An Istanbul court has ruled that well-known Turkish journalists Can Dündar and Erdem Gül will stand trial behind closed doors on charges of espionage and divulging state secrets.
In a case that has drawn international attention and harsh criticism, prosecutors are seeking multiple life sentences for Dündar, editor-in-chief of the leading opposition daily Cumhuriyet and Gül, the newspaper’s Ankara bureau chief, for publishing a story that said Turkey was delivering arms to Islamist rebels in Syria.
The paper’s revelations, published in May 2015, infuriated the Turkish president,Recep Tayyip Erdoğan, who said that Dündar would “pay a heavy price” and personally filed a criminal complaint against the journalists for what he has portrayed as part of an attempt to undermine Turkey’s global standing.
The court named Erdoğan on Friday as the complainant in the case as it also announced the case would be heard in secret.
The ruling drew condemnation from trial observers and lawyers who had come to the trial opening. Attendees, including opposition politicians and human rights groups, protested against the announcement with loud booing and chanting.
The prosecutor cited security concerns for his request and said parts of the evidence that were to be presented in court included state secrets.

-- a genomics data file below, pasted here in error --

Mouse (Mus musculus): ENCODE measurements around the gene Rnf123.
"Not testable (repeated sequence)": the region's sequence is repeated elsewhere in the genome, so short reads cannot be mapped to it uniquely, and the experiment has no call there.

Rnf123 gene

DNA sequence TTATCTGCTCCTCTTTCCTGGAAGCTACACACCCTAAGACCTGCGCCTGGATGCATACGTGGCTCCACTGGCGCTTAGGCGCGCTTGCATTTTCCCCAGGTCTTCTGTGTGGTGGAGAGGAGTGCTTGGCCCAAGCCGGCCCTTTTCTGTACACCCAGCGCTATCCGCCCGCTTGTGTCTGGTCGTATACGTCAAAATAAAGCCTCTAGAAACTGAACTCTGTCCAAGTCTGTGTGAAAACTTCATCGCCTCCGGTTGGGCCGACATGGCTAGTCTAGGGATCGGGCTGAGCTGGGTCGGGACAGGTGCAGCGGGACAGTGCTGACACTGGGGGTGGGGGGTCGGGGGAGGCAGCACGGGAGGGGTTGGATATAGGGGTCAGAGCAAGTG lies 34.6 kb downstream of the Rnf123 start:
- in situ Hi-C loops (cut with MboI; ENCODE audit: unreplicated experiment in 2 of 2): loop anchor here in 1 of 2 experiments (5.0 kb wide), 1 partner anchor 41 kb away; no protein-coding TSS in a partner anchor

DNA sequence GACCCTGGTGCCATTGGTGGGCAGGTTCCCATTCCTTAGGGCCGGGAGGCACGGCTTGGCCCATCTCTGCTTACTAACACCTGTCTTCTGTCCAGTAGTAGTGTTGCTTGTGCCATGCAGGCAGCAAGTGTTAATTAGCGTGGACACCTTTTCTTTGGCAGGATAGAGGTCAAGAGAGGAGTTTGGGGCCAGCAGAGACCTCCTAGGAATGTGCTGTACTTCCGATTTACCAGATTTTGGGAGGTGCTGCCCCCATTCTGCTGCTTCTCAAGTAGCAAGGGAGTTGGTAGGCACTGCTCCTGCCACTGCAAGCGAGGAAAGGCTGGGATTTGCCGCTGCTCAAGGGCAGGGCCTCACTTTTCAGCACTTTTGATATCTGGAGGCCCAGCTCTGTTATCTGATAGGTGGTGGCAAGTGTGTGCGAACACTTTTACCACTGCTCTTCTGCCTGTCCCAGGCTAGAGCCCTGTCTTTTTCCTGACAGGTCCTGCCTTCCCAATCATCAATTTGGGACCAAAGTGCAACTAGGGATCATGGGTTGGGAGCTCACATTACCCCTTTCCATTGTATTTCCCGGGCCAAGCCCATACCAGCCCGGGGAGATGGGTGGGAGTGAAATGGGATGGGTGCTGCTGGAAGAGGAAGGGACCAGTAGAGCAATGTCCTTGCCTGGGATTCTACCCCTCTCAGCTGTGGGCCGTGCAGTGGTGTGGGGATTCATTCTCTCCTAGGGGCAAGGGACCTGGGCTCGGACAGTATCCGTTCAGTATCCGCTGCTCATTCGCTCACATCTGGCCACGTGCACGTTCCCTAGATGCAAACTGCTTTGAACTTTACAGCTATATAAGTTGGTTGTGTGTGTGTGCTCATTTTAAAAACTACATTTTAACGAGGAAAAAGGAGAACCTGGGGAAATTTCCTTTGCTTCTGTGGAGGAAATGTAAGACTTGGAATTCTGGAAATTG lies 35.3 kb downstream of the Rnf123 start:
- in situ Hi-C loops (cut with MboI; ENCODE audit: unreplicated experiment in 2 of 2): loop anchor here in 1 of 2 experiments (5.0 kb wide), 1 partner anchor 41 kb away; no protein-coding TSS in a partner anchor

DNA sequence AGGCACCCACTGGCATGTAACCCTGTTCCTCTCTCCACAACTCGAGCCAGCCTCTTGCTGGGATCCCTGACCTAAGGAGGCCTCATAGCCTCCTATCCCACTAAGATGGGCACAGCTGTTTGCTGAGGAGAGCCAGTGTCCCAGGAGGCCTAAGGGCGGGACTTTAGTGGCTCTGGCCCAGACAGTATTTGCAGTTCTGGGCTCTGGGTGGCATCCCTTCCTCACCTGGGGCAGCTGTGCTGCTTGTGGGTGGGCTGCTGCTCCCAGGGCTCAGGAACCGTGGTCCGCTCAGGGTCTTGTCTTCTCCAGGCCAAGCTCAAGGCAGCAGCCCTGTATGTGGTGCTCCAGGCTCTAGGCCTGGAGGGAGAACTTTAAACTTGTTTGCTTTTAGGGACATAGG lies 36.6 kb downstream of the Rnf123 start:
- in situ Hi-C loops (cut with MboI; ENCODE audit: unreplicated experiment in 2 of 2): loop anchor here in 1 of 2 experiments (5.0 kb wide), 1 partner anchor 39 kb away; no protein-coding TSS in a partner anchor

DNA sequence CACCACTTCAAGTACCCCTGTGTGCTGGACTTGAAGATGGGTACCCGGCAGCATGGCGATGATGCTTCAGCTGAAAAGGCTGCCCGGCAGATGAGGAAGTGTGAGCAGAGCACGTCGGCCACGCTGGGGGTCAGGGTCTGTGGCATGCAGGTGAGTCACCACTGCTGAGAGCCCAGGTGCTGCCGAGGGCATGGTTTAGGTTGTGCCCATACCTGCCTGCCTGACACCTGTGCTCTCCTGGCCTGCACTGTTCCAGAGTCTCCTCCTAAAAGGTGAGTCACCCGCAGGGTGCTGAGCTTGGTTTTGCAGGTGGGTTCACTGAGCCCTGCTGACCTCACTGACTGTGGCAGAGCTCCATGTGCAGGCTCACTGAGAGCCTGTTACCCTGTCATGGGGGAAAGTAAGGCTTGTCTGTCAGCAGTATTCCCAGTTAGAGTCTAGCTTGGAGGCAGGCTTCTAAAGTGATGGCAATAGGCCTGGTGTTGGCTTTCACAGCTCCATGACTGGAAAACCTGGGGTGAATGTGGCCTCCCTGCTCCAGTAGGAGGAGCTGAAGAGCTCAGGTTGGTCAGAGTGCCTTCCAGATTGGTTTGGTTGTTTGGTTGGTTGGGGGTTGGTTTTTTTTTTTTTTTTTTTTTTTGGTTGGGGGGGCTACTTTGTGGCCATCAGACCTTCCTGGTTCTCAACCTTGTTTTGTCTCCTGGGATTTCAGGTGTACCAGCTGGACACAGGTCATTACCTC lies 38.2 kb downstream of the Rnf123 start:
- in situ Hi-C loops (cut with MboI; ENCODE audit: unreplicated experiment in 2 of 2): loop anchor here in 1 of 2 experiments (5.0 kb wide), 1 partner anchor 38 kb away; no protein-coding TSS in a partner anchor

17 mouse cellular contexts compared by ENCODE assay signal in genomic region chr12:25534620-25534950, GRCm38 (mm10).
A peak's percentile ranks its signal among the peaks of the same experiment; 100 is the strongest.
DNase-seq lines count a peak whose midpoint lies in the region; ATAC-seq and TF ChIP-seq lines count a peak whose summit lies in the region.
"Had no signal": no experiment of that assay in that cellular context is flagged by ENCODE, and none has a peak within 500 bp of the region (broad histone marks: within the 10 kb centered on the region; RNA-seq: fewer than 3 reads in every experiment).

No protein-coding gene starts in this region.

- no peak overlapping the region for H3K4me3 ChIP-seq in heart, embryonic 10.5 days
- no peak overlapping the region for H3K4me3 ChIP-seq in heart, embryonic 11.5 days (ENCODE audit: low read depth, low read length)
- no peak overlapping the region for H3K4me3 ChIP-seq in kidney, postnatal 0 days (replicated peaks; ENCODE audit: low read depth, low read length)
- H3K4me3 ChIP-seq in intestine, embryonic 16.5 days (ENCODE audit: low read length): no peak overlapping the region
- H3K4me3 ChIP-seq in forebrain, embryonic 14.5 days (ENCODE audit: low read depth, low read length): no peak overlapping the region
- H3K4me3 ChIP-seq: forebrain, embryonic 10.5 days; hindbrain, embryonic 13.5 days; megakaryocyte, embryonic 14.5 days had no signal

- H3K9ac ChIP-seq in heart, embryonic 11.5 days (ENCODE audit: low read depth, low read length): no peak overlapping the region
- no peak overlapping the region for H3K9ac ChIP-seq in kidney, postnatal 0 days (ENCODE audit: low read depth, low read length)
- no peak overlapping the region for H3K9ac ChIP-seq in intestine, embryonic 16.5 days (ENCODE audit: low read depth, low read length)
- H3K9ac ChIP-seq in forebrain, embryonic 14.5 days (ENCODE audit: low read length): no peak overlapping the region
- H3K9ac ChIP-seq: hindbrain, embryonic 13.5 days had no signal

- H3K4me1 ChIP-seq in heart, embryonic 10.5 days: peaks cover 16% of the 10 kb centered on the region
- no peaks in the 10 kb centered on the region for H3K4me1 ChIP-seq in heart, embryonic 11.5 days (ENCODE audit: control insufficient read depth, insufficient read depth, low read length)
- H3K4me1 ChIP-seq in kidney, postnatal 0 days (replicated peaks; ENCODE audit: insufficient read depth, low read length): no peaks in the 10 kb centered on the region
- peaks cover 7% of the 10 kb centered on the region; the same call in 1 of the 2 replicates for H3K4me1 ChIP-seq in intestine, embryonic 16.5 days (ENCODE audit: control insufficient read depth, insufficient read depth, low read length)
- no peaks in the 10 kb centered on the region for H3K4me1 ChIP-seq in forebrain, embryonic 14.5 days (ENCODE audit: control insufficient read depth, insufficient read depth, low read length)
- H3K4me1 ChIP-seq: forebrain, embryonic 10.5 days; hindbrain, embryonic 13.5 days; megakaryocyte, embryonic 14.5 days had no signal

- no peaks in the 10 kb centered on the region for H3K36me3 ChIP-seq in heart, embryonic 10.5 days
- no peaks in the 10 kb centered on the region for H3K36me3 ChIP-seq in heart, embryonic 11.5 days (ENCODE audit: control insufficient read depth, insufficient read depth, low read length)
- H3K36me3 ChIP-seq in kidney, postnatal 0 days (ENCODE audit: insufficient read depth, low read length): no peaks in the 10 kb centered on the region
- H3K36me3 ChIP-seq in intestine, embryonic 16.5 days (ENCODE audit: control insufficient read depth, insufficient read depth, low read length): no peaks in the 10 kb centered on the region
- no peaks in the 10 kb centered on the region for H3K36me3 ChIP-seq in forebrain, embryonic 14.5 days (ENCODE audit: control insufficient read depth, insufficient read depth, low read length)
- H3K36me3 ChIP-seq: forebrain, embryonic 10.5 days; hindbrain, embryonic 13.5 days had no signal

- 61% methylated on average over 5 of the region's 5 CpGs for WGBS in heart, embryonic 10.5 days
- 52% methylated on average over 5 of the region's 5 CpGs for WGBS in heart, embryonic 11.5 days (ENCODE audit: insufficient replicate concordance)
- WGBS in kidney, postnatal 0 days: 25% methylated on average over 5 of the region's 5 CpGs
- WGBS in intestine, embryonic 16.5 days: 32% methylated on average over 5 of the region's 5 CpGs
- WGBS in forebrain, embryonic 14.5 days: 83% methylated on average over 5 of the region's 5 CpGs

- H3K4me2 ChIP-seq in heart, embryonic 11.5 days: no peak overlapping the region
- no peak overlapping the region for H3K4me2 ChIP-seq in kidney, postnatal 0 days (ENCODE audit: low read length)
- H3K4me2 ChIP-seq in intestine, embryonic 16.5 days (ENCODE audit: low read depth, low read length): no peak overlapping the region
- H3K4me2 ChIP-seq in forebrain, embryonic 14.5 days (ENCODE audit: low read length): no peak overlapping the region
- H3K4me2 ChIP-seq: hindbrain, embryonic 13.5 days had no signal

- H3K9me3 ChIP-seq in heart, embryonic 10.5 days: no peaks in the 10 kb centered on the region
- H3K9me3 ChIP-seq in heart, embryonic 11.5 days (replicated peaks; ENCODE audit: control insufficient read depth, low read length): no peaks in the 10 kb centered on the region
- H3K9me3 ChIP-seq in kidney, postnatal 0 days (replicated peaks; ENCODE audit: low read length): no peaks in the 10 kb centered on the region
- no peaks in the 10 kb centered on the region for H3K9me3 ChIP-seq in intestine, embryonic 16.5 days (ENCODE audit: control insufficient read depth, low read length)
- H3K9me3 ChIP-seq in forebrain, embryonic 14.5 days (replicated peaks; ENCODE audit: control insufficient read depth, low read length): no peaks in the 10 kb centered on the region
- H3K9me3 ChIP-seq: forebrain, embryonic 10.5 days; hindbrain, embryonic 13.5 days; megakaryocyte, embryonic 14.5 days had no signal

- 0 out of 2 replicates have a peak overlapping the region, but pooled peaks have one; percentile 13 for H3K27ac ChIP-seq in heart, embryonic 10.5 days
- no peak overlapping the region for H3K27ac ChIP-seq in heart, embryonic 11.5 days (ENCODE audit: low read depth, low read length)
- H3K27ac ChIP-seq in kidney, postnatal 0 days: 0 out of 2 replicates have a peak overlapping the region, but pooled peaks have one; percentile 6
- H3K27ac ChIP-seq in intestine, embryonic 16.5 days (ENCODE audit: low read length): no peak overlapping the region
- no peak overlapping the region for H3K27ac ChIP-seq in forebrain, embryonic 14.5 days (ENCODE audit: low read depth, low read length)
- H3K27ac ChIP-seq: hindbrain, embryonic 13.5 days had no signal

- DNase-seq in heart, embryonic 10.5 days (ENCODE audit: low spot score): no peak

Lawyers and rights groups argued that this evidence could be read in a closed hearing, while the rest of the trial should remain open to the public.
“The judge’s decision to hold the entire trial behind closed doors is illegal and has no basis in law,” said Akin Atalay, one of the journalist’s lawyers in the case. “But nothing surprises us anymore in this country, where regular justice does not seem to apply.”
The story was based on a 2014 video purporting to show Turkey’s state intelligence agency helping to transport weapons to Syria. Erdoğan has acknowledged that the lorries, which were stopped by Turkish paramilitary forces and police officers en route to the Syrian border, belonged to the intelligence agency but said they were carrying aid to Turkmen rebels in Syria. Turkmen fighters are battling both the Syrian president, Bashar al-Assad, and Isis.
A 473-page indictment against the journalists accuses Dündar and Gül of aiding a “terrorist” network led by the US-based cleric Fethullah Gülen, a former Erdoğan ally turned foe.
Emma Sinclair-Webb, a Human Rights Watch researcher who attended the hearing as an observer, called the closed-court ruling a travesty.
“Journalism is on trial in this case. Recep Tayyip Erdoğan and the Turkish government have clearly shown that they do not want any scrutiny of government policies and the incidents [the journalists reported on].”